Monday, May 19, 2008

Adapt and overcome

Most of us understand and accept that Web application vulnerability scanning tools (black and white box analysis) don’t find everything, but that’s its OK since they add value to SDLC processes regardless. Consistency and efficiency is good wherever we can get it. The problem is heated (aggressive/defensive) ideological debates often transpire anytime people who don’t get that come contact with those discussing scanner capabilities. Sometimes though we manage to get past all that to have open and collaborative conversations isolating various technical limitations, theorizing ways to overcome obstacles or improve processes to compensate, and generally move the state of the art forward. This after all is what security is all about, process or not product. That’s where Rafal Los two-part posts come in.

Static Code Analysis Failures
Hybrid Analysis - The Answer to Static Code Analysis Shortcomings

Don’t let the titles fool you into thinking these posts are anti-stactic-analysis. Rafal points out certain scanner shortcomings as premise to put forth ideas on how to improve the technology by combining capabilities. Of course we're all free to agree or disagree, that's kind of the point. Hopefully he’ll add a third installment that’ll dig in deeper into how Hybrid Analysis might function. Seems like an interesting line of research.


Rafal Los said...

Jeremiah - I first want to say thanks for the nod, and second - yes absolutely I'm working on a 3rd article that details some of the inner-workings of the "hybrid analysis" concept and how it's absolutely real in a technology we're developing and researching.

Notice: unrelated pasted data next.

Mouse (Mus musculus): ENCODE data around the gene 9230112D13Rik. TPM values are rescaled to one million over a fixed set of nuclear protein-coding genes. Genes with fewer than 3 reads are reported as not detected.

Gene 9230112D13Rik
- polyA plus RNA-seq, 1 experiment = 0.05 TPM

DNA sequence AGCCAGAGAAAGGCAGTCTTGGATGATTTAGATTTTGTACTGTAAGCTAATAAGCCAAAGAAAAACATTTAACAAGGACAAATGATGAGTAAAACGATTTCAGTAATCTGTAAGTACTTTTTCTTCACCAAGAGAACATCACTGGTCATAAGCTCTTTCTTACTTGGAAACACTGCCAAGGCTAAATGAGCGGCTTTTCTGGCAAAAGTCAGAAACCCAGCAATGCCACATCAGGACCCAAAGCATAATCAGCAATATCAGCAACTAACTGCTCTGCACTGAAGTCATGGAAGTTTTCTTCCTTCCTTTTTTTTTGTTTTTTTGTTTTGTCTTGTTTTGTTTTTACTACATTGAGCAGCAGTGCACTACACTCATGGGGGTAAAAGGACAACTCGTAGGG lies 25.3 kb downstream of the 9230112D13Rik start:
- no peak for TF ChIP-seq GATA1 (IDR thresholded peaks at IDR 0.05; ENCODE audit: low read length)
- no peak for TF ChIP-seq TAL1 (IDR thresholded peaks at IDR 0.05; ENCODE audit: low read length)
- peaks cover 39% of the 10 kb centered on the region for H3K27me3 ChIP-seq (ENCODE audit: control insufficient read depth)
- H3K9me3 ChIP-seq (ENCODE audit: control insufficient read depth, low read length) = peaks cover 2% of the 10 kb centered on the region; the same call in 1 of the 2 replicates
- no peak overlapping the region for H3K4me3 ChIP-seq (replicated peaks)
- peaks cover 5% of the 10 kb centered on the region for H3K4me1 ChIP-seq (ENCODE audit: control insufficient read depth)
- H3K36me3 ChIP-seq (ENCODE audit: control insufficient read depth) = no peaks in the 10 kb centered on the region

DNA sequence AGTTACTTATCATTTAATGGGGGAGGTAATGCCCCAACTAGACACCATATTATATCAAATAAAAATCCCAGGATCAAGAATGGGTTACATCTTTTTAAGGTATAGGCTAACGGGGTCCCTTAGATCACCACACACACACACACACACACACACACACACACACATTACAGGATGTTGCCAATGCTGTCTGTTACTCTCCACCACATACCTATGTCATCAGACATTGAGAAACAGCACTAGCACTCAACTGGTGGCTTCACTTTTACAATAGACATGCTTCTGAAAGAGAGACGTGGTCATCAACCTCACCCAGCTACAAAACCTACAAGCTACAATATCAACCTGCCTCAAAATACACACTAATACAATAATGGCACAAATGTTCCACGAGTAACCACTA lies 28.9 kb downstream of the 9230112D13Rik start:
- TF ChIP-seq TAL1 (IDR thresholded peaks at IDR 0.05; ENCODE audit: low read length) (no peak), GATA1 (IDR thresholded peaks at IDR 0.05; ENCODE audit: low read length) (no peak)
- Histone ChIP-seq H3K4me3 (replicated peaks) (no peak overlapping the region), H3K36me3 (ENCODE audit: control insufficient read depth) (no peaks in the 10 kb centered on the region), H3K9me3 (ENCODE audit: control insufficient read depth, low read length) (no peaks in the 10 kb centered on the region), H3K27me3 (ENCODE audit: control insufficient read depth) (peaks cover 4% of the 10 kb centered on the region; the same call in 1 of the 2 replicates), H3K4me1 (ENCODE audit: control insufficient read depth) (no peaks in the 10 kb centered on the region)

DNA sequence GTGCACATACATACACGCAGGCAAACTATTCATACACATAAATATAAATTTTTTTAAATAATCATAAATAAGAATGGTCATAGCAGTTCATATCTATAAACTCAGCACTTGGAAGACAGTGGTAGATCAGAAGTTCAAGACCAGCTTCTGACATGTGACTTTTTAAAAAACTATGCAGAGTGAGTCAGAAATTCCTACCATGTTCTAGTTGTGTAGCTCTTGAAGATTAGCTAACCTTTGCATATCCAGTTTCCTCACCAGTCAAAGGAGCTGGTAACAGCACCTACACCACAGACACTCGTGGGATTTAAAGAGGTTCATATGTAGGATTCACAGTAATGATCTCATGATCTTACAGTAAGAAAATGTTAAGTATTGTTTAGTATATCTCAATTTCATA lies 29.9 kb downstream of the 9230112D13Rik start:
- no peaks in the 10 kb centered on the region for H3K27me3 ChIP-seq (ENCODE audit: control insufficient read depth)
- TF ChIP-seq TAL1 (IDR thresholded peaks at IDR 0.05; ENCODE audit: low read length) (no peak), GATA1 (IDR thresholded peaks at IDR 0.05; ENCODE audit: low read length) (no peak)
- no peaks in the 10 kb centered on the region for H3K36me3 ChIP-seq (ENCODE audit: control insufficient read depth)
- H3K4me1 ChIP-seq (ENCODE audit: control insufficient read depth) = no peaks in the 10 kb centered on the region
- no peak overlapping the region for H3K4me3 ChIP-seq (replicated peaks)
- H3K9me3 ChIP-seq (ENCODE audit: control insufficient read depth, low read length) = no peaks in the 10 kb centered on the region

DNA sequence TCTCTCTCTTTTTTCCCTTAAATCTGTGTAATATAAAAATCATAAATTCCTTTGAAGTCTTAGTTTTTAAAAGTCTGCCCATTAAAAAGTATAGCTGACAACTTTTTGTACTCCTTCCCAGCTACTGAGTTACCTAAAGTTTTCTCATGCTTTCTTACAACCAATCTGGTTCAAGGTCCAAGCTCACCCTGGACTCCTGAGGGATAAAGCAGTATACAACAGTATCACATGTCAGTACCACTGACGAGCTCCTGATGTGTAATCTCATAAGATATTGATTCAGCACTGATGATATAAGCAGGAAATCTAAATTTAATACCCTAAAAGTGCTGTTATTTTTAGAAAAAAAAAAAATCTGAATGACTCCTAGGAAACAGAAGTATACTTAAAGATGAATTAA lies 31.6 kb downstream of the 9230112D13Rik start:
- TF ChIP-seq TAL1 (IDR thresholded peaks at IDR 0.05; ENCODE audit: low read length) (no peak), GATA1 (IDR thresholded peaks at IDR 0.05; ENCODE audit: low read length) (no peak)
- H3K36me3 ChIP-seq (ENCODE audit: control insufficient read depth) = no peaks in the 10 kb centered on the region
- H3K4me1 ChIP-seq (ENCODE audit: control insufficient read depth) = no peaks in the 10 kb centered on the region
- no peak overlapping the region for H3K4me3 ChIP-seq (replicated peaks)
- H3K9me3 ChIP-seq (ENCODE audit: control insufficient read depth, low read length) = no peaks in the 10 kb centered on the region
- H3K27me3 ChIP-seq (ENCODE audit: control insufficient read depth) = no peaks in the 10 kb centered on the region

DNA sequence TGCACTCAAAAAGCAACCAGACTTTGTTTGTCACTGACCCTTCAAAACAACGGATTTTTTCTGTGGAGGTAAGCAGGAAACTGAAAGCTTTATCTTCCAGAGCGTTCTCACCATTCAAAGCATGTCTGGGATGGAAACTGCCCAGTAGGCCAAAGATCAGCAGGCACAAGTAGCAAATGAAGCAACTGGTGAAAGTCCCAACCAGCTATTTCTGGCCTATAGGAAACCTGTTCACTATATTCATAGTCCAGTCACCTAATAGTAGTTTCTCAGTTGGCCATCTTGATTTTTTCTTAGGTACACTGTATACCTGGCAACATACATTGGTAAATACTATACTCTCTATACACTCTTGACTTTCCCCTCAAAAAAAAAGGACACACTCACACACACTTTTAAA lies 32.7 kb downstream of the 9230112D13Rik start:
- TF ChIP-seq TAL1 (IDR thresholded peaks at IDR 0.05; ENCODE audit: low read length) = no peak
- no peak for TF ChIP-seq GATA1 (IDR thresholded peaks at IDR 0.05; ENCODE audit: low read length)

Thanks again, great summary.

Anonymous said...

Several months ago I read a book by Gary McGraw of Cigitial called "Software Security: Building Security In" (no underline tags allowed during posting). I have found the following two quotes to be both very insightful, and relevant to this topic:
"Doing code review alone is an extremely useful activity, but given that this kind of review can only identify bugs, the best a code review can uncover is around 50% of the security problems. Architectural problems are very difficult (and mostly impossible) to find by staring at code."

"Put in more basic terms, application security testing tools are 'badness-ometers'. They provide a reading in range from 'deep trouble' to 'who knows', but they do not provide a reading into the 'security' range at all. Most vulnerabilities that exist in the architecture and the code are beyond the reach of simple canned tests, so passing all the tests is not that reassuring."

Jeremiah Grossman said...

Hey Andrew, I can agree with most of that. Its just that "scanning tools" = badness-o-meters commonly get confused with modern VA (scanning + human), which I believe can measure more things. Either way, passing simple canned tests on a custom website is definitely not that reassuring. I wonder what Gary would say to passing custom tests on a custom website. More badness? Who knows.

Anonymous said...

Well, there is afaik good point with hybrid tools such as reducing the false-positive. But there is for me huge limitation in such approach.

It is not because you will be able to find a weakness with a sink-to-source flow that you will be able to exploit it correctly with a black-box based tool.

So, I guess in that sense, the tool is adding some false-positive too (since the tool wouldn't be able to exploit the vulnerability).
I think that problem is really tied to the limitation of the black-box itself (and especially the web apps scanners which are not that original with vectors).

Also, the hybrid approach cannot be applied to lots of weaknesses... and this is a concern now I guess and why such tools are not that developed (even though it is technically not that difficult I would say for people who are in the tool industry)

Marcin said...

@andrew: security problems ARE bugs.